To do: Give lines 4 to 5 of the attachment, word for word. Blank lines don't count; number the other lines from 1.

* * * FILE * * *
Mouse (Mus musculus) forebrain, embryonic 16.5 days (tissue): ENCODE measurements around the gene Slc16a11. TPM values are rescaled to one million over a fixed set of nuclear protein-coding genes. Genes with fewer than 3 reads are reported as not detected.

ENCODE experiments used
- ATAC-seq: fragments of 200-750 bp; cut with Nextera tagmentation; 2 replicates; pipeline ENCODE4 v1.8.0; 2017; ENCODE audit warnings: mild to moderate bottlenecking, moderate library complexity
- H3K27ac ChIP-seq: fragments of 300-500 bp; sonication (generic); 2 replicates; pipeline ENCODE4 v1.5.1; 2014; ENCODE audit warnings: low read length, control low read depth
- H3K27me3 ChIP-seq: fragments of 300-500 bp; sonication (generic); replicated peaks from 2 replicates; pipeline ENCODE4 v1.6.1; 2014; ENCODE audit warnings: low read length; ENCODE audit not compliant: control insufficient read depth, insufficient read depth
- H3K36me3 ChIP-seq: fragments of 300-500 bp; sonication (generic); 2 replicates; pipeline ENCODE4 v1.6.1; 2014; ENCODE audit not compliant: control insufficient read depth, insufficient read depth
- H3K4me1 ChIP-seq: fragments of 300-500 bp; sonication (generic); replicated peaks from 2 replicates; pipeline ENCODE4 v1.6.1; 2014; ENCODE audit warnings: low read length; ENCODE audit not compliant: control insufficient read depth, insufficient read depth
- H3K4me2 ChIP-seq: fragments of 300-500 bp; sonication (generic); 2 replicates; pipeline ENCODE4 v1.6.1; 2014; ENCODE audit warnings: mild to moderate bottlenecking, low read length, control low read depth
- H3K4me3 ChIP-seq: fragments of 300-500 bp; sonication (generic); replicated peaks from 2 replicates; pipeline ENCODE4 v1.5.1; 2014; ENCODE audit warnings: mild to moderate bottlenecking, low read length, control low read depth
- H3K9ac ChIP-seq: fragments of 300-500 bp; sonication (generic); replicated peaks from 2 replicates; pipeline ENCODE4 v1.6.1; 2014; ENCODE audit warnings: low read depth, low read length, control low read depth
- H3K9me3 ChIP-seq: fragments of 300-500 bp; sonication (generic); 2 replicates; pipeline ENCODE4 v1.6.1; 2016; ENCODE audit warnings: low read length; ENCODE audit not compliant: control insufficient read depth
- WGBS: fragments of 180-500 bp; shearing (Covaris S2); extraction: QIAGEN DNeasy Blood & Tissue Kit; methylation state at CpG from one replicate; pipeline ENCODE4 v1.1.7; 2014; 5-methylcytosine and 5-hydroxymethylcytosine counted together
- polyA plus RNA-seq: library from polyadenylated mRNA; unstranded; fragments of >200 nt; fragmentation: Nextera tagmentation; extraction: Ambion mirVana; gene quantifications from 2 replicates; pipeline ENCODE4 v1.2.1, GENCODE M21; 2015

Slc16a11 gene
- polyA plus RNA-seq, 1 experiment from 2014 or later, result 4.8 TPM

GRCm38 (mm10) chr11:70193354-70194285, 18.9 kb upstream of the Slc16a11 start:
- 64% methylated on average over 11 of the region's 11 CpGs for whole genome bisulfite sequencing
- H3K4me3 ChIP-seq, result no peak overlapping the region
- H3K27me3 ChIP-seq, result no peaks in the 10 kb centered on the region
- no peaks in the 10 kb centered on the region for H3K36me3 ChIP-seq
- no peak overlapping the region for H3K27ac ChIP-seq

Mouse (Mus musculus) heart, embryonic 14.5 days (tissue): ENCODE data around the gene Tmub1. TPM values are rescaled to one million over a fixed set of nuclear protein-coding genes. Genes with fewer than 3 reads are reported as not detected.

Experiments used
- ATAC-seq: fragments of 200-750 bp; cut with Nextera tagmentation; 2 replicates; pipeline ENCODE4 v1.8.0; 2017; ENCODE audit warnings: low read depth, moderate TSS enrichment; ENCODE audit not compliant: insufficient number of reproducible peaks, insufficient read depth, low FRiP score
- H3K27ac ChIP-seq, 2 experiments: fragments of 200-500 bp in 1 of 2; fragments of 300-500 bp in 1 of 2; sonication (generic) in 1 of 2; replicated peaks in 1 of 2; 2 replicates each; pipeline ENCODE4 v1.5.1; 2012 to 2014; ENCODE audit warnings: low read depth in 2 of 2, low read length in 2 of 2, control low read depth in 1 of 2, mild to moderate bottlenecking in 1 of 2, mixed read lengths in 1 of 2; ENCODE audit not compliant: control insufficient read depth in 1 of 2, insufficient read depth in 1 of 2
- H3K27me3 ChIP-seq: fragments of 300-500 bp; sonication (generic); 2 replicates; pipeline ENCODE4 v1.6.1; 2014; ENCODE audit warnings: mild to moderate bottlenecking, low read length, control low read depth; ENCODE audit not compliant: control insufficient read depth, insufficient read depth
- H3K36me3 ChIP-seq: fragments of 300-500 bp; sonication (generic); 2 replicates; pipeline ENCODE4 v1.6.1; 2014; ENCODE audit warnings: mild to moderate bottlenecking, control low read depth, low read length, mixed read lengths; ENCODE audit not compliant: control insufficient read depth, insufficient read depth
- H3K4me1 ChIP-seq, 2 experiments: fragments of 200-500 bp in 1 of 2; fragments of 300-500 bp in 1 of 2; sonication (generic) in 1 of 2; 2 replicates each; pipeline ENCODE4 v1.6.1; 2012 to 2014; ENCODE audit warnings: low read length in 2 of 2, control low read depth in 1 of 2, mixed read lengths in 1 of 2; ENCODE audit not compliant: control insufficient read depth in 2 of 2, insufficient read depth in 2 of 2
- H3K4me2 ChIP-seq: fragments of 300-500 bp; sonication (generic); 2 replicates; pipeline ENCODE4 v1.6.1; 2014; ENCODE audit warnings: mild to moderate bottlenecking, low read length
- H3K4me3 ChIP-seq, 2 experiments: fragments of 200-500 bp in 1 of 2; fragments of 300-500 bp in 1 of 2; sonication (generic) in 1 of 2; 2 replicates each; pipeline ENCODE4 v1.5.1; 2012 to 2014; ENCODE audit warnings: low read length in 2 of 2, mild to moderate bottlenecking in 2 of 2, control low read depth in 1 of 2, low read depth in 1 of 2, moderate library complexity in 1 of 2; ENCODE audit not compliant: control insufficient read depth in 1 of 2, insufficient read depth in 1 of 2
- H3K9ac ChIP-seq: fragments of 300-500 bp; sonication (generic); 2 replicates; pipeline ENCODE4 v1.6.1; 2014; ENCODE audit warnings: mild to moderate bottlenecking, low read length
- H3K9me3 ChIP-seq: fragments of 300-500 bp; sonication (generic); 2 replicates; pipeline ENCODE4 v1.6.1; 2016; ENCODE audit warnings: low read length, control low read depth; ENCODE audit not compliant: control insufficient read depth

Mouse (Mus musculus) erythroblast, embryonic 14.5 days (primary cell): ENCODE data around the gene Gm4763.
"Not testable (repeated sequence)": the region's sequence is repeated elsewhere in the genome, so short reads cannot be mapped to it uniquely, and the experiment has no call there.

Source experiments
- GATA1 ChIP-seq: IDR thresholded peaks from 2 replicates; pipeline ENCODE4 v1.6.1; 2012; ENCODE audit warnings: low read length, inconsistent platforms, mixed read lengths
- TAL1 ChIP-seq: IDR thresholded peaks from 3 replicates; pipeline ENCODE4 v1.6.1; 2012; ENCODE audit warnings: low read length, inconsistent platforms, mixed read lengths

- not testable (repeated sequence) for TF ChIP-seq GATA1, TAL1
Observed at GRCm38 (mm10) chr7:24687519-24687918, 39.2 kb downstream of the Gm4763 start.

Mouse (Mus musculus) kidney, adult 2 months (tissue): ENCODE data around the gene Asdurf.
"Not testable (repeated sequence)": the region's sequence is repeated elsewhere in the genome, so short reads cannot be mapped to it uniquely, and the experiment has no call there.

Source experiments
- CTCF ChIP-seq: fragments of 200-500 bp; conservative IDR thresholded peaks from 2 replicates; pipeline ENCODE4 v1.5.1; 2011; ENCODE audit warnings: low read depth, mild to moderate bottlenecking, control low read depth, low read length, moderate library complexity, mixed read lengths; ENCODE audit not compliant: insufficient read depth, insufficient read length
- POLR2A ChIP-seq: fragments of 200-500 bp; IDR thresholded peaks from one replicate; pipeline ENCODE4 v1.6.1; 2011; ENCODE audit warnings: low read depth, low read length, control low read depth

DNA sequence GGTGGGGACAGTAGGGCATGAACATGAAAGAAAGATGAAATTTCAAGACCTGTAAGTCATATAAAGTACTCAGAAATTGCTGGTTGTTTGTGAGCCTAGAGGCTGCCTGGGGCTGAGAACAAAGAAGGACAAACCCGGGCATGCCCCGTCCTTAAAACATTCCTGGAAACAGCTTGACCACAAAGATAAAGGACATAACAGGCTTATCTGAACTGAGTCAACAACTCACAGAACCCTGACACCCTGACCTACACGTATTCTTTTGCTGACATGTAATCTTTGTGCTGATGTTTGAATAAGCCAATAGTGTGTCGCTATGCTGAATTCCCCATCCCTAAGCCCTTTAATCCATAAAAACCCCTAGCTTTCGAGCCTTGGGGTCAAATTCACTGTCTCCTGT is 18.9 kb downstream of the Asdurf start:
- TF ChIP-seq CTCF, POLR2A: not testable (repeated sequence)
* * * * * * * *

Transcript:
- H3K27ac ChIP-seq: fragments of 300-500 bp; sonication (generic); 2 replicates; pipeline ENCODE4 v1.5.1; 2014; ENCODE audit warnings: low read length, control low read depth
- H3K27me3 ChIP-seq: fragments of 300-500 bp; sonication (generic); replicated peaks from 2 replicates; pipeline ENCODE4 v1.6.1; 2014; ENCODE audit warnings: low read length; ENCODE audit not compliant: control insufficient read depth, insufficient read depth